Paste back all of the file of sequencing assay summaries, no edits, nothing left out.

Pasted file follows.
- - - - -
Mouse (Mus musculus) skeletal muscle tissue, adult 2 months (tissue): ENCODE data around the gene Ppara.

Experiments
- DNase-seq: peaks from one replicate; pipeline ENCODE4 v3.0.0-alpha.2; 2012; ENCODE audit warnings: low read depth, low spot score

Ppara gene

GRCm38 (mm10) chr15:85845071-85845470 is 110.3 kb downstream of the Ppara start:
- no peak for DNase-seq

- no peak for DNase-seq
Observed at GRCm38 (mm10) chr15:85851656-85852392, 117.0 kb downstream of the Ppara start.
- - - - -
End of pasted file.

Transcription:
Mouse (Mus musculus) skeletal muscle tissue, adult 2 months (tissue): ENCODE data around the gene Ppara.

Experiments
- DNase-seq: peaks from one replicate; pipeline ENCODE4 v3.0.0-alpha.2; 2012; ENCODE audit warnings: low read depth, low spot score

Ppara gene

GRCm38 (mm10) chr15:85845071-85845470 is 110.3 kb downstream of the Ppara start:
- no peak for DNase-seq

- no peak for DNase-seq
Observed at GRCm38 (mm10) chr15:85851656-85852392, 117.0 kb downstream of the Ppara start.